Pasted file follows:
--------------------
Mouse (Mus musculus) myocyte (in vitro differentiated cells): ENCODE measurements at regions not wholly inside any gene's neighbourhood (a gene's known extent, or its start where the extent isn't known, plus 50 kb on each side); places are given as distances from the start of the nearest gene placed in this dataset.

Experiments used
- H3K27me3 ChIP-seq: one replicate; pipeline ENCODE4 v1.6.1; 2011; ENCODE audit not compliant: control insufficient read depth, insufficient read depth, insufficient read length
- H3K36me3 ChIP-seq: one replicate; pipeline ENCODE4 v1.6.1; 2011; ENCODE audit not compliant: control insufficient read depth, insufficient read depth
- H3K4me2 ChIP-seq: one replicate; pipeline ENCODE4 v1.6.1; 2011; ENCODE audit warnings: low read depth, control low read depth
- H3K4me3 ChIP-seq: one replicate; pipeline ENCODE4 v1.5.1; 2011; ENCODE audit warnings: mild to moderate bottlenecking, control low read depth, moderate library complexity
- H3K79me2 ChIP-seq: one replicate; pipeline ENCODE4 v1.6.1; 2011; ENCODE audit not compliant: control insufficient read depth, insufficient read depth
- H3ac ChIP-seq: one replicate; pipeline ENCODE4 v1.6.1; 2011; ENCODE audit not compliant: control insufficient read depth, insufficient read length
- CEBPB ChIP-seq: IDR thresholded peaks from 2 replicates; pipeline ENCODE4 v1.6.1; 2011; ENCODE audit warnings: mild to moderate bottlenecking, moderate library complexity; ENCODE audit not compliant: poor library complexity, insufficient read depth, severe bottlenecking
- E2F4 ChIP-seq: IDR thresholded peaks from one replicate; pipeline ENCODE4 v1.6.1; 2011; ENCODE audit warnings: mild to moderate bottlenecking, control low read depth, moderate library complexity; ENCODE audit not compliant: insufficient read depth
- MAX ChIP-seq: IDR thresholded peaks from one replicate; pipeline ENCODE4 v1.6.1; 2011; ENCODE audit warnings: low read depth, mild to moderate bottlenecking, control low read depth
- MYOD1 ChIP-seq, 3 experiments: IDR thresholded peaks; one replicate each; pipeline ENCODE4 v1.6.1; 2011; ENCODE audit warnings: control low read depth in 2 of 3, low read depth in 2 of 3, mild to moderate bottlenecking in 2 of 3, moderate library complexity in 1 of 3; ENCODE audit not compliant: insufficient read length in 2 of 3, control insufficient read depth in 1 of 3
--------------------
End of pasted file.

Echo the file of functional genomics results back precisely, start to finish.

Mouse (Mus musculus) myocyte (in vitro differentiated cells): ENCODE measurements at regions not wholly inside any gene's neighbourhood (a gene's known extent, or its start where the extent isn't known, plus 50 kb on each side); places are given as distances from the start of the nearest gene placed in this dataset.

Experiments used
- H3K27me3 ChIP-seq: one replicate; pipeline ENCODE4 v1.6.1; 2011; ENCODE audit not compliant: control insufficient read depth, insufficient read depth, insufficient read length
- H3K36me3 ChIP-seq: one replicate; pipeline ENCODE4 v1.6.1; 2011; ENCODE audit not compliant: control insufficient read depth, insufficient read depth
- H3K4me2 ChIP-seq: one replicate; pipeline ENCODE4 v1.6.1; 2011; ENCODE audit warnings: low read depth, control low read depth
- H3K4me3 ChIP-seq: one replicate; pipeline ENCODE4 v1.5.1; 2011; ENCODE audit warnings: mild to moderate bottlenecking, control low read depth, moderate library complexity
- H3K79me2 ChIP-seq: one replicate; pipeline ENCODE4 v1.6.1; 2011; ENCODE audit not compliant: control insufficient read depth, insufficient read depth
- H3ac ChIP-seq: one replicate; pipeline ENCODE4 v1.6.1; 2011; ENCODE audit not compliant: control insufficient read depth, insufficient read length
- CEBPB ChIP-seq: IDR thresholded peaks from 2 replicates; pipeline ENCODE4 v1.6.1; 2011; ENCODE audit warnings: mild to moderate bottlenecking, moderate library complexity; ENCODE audit not compliant: poor library complexity, insufficient read depth, severe bottlenecking
- E2F4 ChIP-seq: IDR thresholded peaks from one replicate; pipeline ENCODE4 v1.6.1; 2011; ENCODE audit warnings: mild to moderate bottlenecking, control low read depth, moderate library complexity; ENCODE audit not compliant: insufficient read depth
- MAX ChIP-seq: IDR thresholded peaks from one replicate; pipeline ENCODE4 v1.6.1; 2011; ENCODE audit warnings: low read depth, mild to moderate bottlenecking, control low read depth
- MYOD1 ChIP-seq, 3 experiments: IDR thresholded peaks; one replicate each; pipeline ENCODE4 v1.6.1; 2011; ENCODE audit warnings: control low read depth in 2 of 3, low read depth in 2 of 3, mild to moderate bottlenecking in 2 of 3, moderate library complexity in 1 of 3; ENCODE audit not compliant: insufficient read length in 2 of 3, control insufficient read depth in 1 of 3